Opinion: Trans-Pacific Beneficial Cargo Owners Deserve 18,000 TEU+ Container Vessels
By Albert A. Melvin (Opinion) – The deployment of 18,000+ Ultra Large Container Vessels in the Trans-Pacific trade would substantially decrease the operating costs of shippers, consignees and ship owners.
There is a proposed port in Sonora, Mexico that has the potential of being the first purpose-built port in North America capable of handling, on a steady basis, the largest container ships in the world, which are 18,000 to 23,000 TEU (Twenty-foot Equivalent Unit). 18,000 TEU is the equivalent of 9,000 forty foot 18 wheeler trailers. At present, there are 72 of these vessels in service, all operating in the Far East/ Europe trade. Forty-two additional vessels of this size are now on order. They are too large for the Ports of Los Angeles, Long Beach or any Pacific Coast port to handle on a steady basis because the number of containers would overwhelm their existing shoreside infrastructure.
The M/V Benjamin Franklin, owned by CMA CGM and with a capacity of 18,000 TEU, called the Port of Los Angeles once in late Dec 2015. In Feb 2016 this ship called the Port of Long Beach and then the Port of Seattle. The largest container ships now in the trans-Pacific trade are 14,000 TEU. Due to the tremendous economies of scale, an 18,000 TEU ship has 50% lower operating costs and 50% lower CO2 emissions versus a 14,000 TEU ship. Shipping stakeholders should be interested in this proposed container port because it can make the Trans-Pacific container trade more cost-effective than it is now.
This proposed container port in Sonora, Mexico takes advantage of the naturally deep water in the Sea of Cortez and is not located near a major metropolitan area. The Sea of Cortez is two miles deep at its mouth, 700 miles long and much of its width is over 80 miles across. Vessel operations would be an on-dock rail layout with ship to train and train to ship container moves with no trucks involved. All of this is in contrast to the existing container ports on the U.S. West Coast which are located in major cities and susceptible to heavy truck congestion. All rail operations would be on double tracks with Double Stack Trains (DST’s). The Mexican national railroad, Ferromex, is 25% owned by the Union Pacific railroad. Double Stack Trains would cross the border at Nogales, Arizona without stopping due to U.S.Customs clearance having taken place at the new container port. DST’s would operate at speeds above 40 mph throughout the transit from the port to the U.S.A. SCT (Secretariat of Communication and Transportation) of the Mexican Federal Government has been briefed about this new port possibility. SCT would conduct an international request for proposals if the port were to be built on existing government land, which is one of five possible port locations. All five locations are south of Tiburon Island. The other four locations are privately owned. All of these possible port locations are approximately 275 miles south of Nogales, Arizona. The new port is designed to serve the northwest part of Mexico and all of the United States. The most sophisticated container port in Mexico today is Lazaro Cardenas which is relatively near the Mexico City market and is served by the Mexican subsidiary of the Kansas City Southern Railroad. Lazaro Cardenas is 1100 miles south of the Sonoran coast.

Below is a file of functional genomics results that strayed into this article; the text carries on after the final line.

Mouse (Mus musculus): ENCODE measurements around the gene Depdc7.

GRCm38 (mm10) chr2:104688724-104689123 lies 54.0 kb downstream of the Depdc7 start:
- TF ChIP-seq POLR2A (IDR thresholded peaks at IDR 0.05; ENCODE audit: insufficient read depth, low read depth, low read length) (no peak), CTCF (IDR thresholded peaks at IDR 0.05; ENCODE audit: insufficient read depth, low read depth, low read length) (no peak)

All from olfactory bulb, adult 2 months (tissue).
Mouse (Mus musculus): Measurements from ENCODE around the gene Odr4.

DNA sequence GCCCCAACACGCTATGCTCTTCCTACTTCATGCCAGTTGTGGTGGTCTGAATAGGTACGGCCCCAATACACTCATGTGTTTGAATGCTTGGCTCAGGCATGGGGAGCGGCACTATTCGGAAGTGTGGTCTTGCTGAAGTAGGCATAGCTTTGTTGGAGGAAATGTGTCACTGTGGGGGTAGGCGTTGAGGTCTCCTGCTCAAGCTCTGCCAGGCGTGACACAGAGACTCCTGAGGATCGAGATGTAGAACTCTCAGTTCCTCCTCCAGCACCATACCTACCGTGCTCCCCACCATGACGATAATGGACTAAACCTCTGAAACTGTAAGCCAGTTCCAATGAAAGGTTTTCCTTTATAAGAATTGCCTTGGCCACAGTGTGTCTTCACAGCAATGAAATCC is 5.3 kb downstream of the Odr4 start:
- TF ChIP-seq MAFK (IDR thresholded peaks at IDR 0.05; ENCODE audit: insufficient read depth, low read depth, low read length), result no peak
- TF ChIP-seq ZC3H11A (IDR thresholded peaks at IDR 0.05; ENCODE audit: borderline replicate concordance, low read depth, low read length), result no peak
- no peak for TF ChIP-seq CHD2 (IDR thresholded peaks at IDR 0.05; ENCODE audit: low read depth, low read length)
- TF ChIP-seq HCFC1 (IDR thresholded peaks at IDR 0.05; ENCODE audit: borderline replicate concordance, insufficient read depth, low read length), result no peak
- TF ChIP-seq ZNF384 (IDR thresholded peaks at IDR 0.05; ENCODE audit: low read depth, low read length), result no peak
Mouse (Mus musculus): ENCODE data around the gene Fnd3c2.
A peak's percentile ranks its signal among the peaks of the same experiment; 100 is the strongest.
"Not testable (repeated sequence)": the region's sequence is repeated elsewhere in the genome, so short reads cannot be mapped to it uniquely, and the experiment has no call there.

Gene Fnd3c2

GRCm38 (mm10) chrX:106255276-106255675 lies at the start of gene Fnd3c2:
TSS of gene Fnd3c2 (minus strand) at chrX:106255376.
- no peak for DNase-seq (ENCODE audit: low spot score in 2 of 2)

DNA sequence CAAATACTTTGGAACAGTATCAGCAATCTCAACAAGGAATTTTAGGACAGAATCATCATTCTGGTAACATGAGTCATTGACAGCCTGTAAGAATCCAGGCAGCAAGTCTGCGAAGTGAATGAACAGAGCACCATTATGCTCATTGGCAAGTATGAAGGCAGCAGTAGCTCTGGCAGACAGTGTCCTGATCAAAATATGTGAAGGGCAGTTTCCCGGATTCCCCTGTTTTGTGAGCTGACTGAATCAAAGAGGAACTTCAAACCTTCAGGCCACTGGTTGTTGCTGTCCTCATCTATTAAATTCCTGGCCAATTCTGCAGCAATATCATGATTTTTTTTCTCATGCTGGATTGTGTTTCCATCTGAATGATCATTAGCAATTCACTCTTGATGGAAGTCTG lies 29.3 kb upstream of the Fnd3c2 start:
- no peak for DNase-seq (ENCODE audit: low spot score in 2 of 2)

The cost to build this proposed container port in Sonora, Mexico would be approximately $2 billion. Rail improvements, including double tracking to Nogales and tunneling around the city of Nogales, Mexico would be an additional $2 billion. The bankable pre-feasibility study would cost $1.5 million. A major American engineering firm has already conducted a multi-year preliminary study regarding this overall port and rail project. This port would be similar to but much larger than Delta Port near Vancouver, B.C. Like Delta Port, it would be an economic engine generating significant employment and tax revenue. One option would be to build the port as a Public-Private Partnership. With this possibility, the government could assist in the area of permits. Funding could come from a consortium of lines operating Ultra Large Container Vessels. The Peoples Republic of China (PRC) may be interested in making this investment because this port could also be used to export coal, LNG, and oil from the USA to China, Japan, and Korea, thus avoiding the heavy expense, possible delays and extra steaming time in transiting the Panama Canal.
Beneficial cargo owners in the Far East/ Europe trade have truly benefitted from the economies of scale of 18,000+ TEU container vessels for many years. The key to these cost savings being extended to the trans-Pacific trade is a purpose-built port to handle these vessels on a steady state around the clock basis. One possibility would be to deploy these cost-saving vessels between Shanghai and the port in Sonora, Mexico. Many shipping experts expect the size of container vessels to grow substantially over the next 30 years. Harry Valentine wrote an article titled New Sailing Routes for Future Container Mega-Ships which appeared Nov 13, 2017, in www.maritime-executive.com. In this article, he projected the following increased container vessel capacities:
- 28,000 TEU by 2027 requiring a depth of water of 59 feet (18 m).
- 35,000 TEU by 2050 requiring a depth of water of 62.3 feet (19 m).
- 50,000 TEU by 2070 requiring a depth of water of 80.7 feet (24.6m).
Because of the depth of water in the Sea of Cortez, this proposed new container port in Sonora, Mexico would be the only port in North America capable of handling these Mega Container Vessels.
Mr. Albert A. Melvin holds a USCG issued unlimited tonnage Master license. He is a Captain, USNR (Ret) and a retired Arizona State Senator (2009-2015). He also owns Ameri-Qic LLC. He can be reached with any questions regarding this subject.
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